Monday, August 2, 2010

Växjö Revisited

The Swedish Royal Family (Bernadotte) originally hails from France.

NEWS BULLETIN FROM MALMÖ: This just in from NorreSkåne's top investigative reporter, Johan Hammarqvist. The Malmö dancing policeman first reported here about ten days ago was a hoax! He was actually part of a promotion for an art exhibit. Johan even dug up a YouTube video of moves that could only have been learned at the Blue Oyster Club. Enjoy . . .

Växjö Skyline

I let Laurie pick today's activities and she decided that it was time to leave Skåne for the train ride into mysterious Småland. Her city of choice today was Växjö because of their famed glassblowing shops known collectively as the Glasriket.

This would be my second trip to Växjö. As with Ystad last week, this time Växjö was much more alive with people and activities on a nice Summer day.

The skyline dominating Domkyrkan
a.k.a. The Växjö Cathedral

"I've got your back!"

"Eve and the Apple"
Glasriket in the Domkyrkan

More Glasriket in the Domkyrkan

Even More Glasriket in the Domkyrkan

Esaias Tecner
Bishop of Växjö

I just liked the colors

Rune Stone circa A.D. 1,000

It was discovered in 1813 in the eastern chapel wall of the Växjö Cathedral. This Rune Stone had been hidden from view for hundreds of years under the plaster.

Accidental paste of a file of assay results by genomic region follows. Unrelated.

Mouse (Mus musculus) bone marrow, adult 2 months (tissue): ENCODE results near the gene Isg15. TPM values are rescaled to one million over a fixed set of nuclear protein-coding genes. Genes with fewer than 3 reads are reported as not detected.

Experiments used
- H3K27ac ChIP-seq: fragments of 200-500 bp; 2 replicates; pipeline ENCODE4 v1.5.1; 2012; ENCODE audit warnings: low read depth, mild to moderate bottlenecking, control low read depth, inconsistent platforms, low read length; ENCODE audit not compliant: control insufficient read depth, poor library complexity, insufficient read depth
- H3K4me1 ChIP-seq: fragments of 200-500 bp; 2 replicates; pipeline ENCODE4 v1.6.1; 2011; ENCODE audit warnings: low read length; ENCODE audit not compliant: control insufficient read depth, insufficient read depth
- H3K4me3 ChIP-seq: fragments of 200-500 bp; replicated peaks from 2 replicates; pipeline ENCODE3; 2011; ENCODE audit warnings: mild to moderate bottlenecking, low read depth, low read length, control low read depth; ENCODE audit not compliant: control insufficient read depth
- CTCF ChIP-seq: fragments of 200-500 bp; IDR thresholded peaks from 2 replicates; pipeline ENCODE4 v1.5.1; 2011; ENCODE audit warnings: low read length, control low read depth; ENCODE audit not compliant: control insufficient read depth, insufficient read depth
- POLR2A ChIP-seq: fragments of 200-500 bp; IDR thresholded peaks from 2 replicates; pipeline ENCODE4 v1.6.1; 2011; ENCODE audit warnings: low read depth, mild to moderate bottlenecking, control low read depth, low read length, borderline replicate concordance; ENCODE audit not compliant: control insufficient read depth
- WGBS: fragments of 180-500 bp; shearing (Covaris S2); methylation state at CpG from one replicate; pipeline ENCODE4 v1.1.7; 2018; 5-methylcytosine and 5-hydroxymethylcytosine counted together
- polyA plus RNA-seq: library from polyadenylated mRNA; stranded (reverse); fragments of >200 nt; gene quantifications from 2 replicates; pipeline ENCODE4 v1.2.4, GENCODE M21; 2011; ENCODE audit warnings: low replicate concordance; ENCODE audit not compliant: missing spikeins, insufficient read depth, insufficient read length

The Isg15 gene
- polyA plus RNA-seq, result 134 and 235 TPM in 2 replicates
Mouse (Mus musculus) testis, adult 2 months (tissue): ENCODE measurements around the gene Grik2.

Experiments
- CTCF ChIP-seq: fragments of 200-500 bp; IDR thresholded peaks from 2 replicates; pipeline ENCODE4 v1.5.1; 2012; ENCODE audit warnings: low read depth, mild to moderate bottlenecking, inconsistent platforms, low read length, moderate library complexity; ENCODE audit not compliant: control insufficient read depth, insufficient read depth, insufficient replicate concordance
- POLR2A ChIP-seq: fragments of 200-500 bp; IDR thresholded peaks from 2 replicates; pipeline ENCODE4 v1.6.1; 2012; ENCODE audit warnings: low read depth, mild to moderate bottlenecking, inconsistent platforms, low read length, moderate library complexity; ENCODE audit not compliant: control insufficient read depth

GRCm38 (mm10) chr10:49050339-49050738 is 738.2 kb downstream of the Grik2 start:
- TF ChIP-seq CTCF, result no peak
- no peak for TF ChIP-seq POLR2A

The Rune Stone's translation which starts at the head of the serpent: "Tyke - Tyke Viking erected this stone in memory of Gunnar, Grim's son. May God help his soul."


A flowery tribute to Carl Linné

This world reknowned Swedish botanist is also known as Carl Linnaeus.

A time out by Växjösjön

I could have said Lake Växjö but the Swedish name does have SEVEN dots.

Vilhelm Moberg

The author of "The Emigrant" series of books, which I thoroughly enjoyed reading, hails from Småland.

In Växjö they have the Utvandrarnas Hus or Emigrant House which is a museum with displays on the emigration of over one million Swedes to America between 1850 and 1930.

Closed on Mondays.

I hope our roof in Camarillo is still O.K.

A Magical Old Windmill

As it turned out, all of the glassblowing factories and shops are in the villages that surround Växjö. Without a car, we were not able to get out to see them.

Surprisingly, there was very little blown glass for sale in town. Even the Smålands Museum which is known for its extensive collection of pieces from Sweden's 500 year old glass industry did not cooperate. Our guide book said they were open until 19.00 but when we got there at 16.40 we were informed that the museum closed in 20 minutes. They had a few glass trinkets for sale in their gift shop but nothing caught Laurie's eye.

Financially, I lucked out.

Toasting to David Lassen?

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